As for those ridiculously stringent parameters – how often have you, as a tall, vivacious, cultured atheist thought, “No, I mustn’t discount him just because he’s six inches shorter than me, deeply religious and not interested in the arts,” only to find that the relationship just doesn’t work? So when you know a characteristic – physical or mental or social – matters a lot to you, it’s no good telling yourself you’re open minded about it. There’ll be tears, at the very latest, after bedtime.

Lots of people are honest enough to put you right off with their first words: “I have recently lost my wonderful wife of 30 years…” or “I’m looking for someone slim and I mean slim: size 14 is only average for women who are 8′ tall”, and we all have our betes noires. I recoil rather from protestations of sensitivity and a loving nature (while welcoming a later discovery of those qualities in relation to me, naturally), and whenever a man states that he finds assertiveness unattractive it’s mentally logged against him. Do they confuse it with aggression, I wonder, or do they actually prefer game-playing? One of my ID acquaintances swore he’d have an apoplexy if another woman claimed to be ‘bubbly’ – not, I hasten to add, that I had done so. And not (I hasten further with my hole digging) that I personally object to bubbliness, though it may well be one of the few things that are only good in moderation.

Heightism – as has perhaps become apparent already –  is rife. There are some free thinkers out there but a lot of us can’t help wanting the man to be taller than the woman. I’ve had this explained to me in terms of evolutionary psychology, which is very interesting but someone else’s field: he’ll tell you all about it when someone pays him to publish, I expect. Anyway, as a consequence of this, quite a lot of people lie about height, which I find a bit odd but I guess I have a rather Kantian view of things. Especially when you’re going to get found out.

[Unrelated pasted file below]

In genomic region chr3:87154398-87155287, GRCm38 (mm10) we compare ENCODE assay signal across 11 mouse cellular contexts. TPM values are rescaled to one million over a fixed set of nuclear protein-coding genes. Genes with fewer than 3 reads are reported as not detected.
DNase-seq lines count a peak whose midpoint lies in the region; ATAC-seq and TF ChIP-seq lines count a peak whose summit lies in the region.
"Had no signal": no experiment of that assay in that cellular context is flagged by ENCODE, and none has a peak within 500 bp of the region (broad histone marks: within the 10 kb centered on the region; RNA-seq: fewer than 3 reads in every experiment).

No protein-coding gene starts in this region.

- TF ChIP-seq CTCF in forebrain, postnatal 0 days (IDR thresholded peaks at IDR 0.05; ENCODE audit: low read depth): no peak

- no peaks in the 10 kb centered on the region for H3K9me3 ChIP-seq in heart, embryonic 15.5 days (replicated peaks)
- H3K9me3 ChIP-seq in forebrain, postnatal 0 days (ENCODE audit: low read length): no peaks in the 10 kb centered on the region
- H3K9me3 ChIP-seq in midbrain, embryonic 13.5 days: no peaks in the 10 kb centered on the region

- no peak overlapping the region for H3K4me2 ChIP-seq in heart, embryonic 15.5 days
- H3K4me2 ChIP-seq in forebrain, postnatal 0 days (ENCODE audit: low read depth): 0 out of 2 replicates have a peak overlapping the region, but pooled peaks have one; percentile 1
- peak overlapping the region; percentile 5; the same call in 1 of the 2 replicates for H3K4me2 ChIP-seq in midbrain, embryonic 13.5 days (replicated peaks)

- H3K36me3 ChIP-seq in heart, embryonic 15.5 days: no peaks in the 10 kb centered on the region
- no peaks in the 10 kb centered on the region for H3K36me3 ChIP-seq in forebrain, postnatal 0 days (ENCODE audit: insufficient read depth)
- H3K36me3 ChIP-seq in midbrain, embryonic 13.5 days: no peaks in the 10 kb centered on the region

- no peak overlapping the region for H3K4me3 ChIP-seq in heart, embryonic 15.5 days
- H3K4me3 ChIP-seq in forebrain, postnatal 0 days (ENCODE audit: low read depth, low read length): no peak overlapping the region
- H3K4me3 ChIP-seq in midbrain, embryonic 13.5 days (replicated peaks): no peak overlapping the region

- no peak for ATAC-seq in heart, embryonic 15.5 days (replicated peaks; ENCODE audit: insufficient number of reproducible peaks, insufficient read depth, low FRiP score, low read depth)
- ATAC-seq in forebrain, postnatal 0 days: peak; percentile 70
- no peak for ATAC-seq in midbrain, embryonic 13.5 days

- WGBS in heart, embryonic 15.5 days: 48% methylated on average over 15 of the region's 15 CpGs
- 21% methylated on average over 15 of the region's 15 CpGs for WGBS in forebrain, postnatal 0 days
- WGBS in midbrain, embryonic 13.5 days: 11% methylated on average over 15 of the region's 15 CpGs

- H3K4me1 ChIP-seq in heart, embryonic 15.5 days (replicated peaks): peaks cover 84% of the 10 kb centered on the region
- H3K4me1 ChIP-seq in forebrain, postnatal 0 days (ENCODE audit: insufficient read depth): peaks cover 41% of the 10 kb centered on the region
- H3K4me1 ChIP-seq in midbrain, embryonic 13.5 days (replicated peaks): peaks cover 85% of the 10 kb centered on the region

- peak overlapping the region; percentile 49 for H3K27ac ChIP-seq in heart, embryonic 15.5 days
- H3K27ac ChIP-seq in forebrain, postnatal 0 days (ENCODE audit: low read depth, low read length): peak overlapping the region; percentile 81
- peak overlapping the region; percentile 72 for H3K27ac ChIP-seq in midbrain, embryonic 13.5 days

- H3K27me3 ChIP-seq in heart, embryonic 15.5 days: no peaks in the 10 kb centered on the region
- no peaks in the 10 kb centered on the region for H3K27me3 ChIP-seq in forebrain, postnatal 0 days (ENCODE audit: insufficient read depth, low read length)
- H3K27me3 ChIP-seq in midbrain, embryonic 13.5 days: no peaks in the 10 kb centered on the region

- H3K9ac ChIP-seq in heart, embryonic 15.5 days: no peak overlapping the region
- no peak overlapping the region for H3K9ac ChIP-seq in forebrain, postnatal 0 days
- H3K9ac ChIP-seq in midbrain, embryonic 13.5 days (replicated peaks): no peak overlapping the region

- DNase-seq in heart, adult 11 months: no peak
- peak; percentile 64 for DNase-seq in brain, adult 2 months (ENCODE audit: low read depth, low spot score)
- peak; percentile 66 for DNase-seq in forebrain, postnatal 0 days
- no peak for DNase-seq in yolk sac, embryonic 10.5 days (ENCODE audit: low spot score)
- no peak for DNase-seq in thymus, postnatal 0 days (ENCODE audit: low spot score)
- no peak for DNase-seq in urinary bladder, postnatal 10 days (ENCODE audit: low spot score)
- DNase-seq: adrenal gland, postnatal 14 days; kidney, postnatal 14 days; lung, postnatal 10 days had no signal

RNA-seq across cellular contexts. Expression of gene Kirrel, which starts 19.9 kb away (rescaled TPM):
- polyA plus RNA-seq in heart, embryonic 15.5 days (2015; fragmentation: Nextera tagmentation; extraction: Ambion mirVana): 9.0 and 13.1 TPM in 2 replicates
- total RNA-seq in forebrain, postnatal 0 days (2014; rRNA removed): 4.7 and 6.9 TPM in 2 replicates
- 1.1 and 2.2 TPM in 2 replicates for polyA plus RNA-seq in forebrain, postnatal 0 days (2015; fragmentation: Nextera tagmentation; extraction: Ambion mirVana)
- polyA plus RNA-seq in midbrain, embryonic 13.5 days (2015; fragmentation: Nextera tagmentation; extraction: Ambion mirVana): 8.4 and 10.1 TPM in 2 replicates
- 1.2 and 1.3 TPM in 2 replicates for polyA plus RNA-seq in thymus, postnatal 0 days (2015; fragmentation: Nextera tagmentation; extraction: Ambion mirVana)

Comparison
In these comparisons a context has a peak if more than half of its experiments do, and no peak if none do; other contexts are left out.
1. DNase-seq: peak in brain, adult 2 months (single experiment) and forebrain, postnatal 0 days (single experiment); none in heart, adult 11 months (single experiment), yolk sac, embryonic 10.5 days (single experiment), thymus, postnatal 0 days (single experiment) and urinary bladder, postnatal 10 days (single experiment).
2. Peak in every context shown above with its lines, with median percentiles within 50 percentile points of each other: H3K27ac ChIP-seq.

Age is, predictably, the most popular area for lying and I am convinced that the corollary to Oscar Wilde’s “a woman who will tell you her age will tell you anything” must be “a man who lies about his age will lie about anything” (yes, yes; woman too. Don’t be so touchy). Experientia docet stultos (experience teaches even fools).

You may have put your hand up at the mention of pheromones above and have been calling, ‘Miss! Miss!’ every so often as I rattled on away from that point, wanting to ask what I’d got against them. They’re nice, aren’t they? This, though, is where I realise and confess that I’ve been talking about mature dating and you might be a young thing rampant, for whom even the temporary ignoring of the call of the wild is not an option. Enjoy. It’s not that everything is different when you’re 50+, it’s just that experientia docet, as mentioned above, stultos.

Having been a member of the set ‘stultos’ for most of my adult life I speak with some authority. What those pheromones tell you is good for some things* but a very poor guide for others**. When the realisation dawns that intellectual and emotional compatibility is… can I bring myself to type it… yes, I think so… even more important than a (potentially… promised….) sublime night or two of passion (and yes, I do realise that there are people who, admirably, have this revelation early in life) you need to guard against this kind of chemistry. You can’t do this easily if your initial meeting is in the physical world because the chemistry gets first dibs and when your pupils dilate a part of your brain stops working. (My experimental sample for that thesis is very small, so don’t tell Ben Goldacre I said it, please).

*The people exuding them. **You.

So – if you haven’t already done so, take a plunge in the invigorating waters of internet dating. Roll about in fits of giggles as you fashion your profile like a bower bird titivating its display arena. Riffle through the online catalogue of potential dates  and begin selecting the longlist of lucky people. At first you tend to be picky, which is very offline behaviour; it’s lots more fun when you’re fairly abandoned in your clicking of the ‘Favourite’ or ‘Yes/Maybe’ button. Have a spree. No one knows they’re not alone in your Favourites folder and it’s like job applications at this point – you send loads out at once, you don’t wait to hear from one before contacting the next.

After that it’s just like the rest of life: don’t sit around waiting, keep busy, have fun, give good advice that you don’t follow yourself. From here on you’re on your own or, presumably, ideally, not.

January 2011